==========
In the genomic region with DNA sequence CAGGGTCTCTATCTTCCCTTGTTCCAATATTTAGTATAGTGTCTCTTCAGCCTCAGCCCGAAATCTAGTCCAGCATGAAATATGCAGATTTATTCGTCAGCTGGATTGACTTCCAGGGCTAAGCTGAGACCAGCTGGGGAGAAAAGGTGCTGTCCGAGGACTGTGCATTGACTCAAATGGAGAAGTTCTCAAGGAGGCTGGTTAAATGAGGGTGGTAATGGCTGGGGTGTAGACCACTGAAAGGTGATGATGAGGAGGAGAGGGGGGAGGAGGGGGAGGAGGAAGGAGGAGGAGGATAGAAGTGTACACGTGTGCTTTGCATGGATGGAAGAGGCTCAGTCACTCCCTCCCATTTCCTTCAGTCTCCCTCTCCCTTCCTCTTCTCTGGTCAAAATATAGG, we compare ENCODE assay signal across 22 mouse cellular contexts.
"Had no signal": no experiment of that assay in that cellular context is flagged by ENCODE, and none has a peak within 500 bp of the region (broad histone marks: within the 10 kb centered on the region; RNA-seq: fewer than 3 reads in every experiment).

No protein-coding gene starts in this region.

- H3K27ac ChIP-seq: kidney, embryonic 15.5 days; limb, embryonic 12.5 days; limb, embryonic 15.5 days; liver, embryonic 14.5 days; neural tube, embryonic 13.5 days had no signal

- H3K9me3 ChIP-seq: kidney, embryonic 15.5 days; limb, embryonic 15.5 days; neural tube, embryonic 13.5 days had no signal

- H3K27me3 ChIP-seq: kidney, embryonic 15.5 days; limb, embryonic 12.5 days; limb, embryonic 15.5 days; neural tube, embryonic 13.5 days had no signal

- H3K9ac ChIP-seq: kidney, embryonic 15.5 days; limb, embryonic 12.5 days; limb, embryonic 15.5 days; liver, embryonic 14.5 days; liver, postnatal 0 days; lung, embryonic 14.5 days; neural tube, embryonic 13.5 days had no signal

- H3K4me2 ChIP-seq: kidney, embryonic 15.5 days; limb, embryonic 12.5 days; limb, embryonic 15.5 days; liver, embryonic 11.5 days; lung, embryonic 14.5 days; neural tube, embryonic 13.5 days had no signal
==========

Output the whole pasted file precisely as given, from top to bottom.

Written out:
In the genomic region with DNA sequence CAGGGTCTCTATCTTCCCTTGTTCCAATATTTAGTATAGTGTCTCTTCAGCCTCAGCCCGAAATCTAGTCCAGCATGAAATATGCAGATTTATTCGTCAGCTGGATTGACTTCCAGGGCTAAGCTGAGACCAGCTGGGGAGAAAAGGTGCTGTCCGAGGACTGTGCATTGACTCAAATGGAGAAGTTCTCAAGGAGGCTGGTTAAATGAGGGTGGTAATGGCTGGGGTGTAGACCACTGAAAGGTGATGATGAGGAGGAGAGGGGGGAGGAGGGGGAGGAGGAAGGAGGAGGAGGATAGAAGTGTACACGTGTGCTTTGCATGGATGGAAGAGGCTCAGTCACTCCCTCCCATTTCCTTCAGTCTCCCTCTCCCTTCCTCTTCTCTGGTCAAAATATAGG, we compare ENCODE assay signal across 22 mouse cellular contexts.
"Had no signal": no experiment of that assay in that cellular context is flagged by ENCODE, and none has a peak within 500 bp of the region (broad histone marks: within the 10 kb centered on the region; RNA-seq: fewer than 3 reads in every experiment).

No protein-coding gene starts in this region.

- H3K27ac ChIP-seq: kidney, embryonic 15.5 days; limb, embryonic 12.5 days; limb, embryonic 15.5 days; liver, embryonic 14.5 days; neural tube, embryonic 13.5 days had no signal

- H3K9me3 ChIP-seq: kidney, embryonic 15.5 days; limb, embryonic 15.5 days; neural tube, embryonic 13.5 days had no signal

- H3K27me3 ChIP-seq: kidney, embryonic 15.5 days; limb, embryonic 12.5 days; limb, embryonic 15.5 days; neural tube, embryonic 13.5 days had no signal

- H3K9ac ChIP-seq: kidney, embryonic 15.5 days; limb, embryonic 12.5 days; limb, embryonic 15.5 days; liver, embryonic 14.5 days; liver, postnatal 0 days; lung, embryonic 14.5 days; neural tube, embryonic 13.5 days had no signal

- H3K4me2 ChIP-seq: kidney, embryonic 15.5 days; limb, embryonic 12.5 days; limb, embryonic 15.5 days; liver, embryonic 11.5 days; lung, embryonic 14.5 days; neural tube, embryonic 13.5 days had no signal